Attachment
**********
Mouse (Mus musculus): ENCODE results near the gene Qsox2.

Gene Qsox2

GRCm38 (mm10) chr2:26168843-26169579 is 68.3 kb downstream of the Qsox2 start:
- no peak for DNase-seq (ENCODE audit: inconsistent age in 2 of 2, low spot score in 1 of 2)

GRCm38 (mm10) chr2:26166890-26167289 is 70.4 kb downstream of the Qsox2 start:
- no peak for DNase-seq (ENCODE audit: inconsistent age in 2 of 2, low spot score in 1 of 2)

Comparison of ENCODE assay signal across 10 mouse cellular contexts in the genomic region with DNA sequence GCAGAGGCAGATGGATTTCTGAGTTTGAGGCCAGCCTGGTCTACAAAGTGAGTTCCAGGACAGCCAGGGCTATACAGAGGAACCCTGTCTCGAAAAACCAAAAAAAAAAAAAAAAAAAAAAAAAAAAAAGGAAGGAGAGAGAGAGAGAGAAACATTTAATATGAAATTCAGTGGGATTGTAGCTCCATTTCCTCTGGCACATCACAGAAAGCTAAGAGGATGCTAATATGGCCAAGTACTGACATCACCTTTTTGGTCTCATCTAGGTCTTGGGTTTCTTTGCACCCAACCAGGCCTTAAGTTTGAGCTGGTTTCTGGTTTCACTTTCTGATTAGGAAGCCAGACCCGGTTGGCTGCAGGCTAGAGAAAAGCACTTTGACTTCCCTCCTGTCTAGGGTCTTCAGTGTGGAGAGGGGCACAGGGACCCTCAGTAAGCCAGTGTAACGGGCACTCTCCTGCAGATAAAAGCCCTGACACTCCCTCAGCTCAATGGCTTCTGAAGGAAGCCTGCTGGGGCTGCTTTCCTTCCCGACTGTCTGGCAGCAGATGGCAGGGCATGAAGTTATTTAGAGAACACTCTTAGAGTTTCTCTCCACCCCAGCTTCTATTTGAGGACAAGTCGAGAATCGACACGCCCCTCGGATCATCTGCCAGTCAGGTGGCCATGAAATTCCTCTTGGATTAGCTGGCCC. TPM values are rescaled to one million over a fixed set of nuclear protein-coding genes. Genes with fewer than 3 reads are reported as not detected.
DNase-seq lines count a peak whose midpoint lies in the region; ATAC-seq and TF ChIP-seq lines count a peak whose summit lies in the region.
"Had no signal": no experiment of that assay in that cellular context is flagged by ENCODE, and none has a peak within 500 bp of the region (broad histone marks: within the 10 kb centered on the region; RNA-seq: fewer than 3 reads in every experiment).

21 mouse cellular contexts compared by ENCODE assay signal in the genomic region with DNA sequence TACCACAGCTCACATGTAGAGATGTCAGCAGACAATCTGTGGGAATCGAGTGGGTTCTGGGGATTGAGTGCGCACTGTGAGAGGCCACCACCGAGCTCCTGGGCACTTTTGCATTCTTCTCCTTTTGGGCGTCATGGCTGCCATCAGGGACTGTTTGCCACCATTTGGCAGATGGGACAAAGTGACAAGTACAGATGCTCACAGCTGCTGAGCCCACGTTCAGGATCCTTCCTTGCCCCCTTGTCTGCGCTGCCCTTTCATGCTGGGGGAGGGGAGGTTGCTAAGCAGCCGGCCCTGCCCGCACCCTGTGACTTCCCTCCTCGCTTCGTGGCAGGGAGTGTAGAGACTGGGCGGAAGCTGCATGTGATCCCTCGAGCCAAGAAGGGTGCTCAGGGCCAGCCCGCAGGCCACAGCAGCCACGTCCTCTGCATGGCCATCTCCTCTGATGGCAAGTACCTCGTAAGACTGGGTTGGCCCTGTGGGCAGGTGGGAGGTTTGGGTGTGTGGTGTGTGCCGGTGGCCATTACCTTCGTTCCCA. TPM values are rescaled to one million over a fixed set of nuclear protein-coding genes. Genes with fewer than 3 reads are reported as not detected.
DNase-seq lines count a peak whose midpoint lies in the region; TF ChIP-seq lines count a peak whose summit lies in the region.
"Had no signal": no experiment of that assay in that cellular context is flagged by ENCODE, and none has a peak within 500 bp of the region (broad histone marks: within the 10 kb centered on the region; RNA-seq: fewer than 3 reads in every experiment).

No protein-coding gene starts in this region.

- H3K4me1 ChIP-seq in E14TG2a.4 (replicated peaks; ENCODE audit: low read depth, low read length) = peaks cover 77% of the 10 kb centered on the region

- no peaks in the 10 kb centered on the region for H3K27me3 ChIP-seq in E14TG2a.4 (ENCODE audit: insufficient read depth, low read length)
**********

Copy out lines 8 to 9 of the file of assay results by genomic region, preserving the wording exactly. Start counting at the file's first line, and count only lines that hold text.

DNase-seq lines count a peak whose midpoint lies in the region; ATAC-seq and TF ChIP-seq lines count a peak whose summit lies in the region.
"Had no signal": no experiment of that assay in that cellular context is flagged by ENCODE, and none has a peak within 500 bp of the region (broad histone marks: within the 10 kb centered on the region; RNA-seq: fewer than 3 reads in every experiment).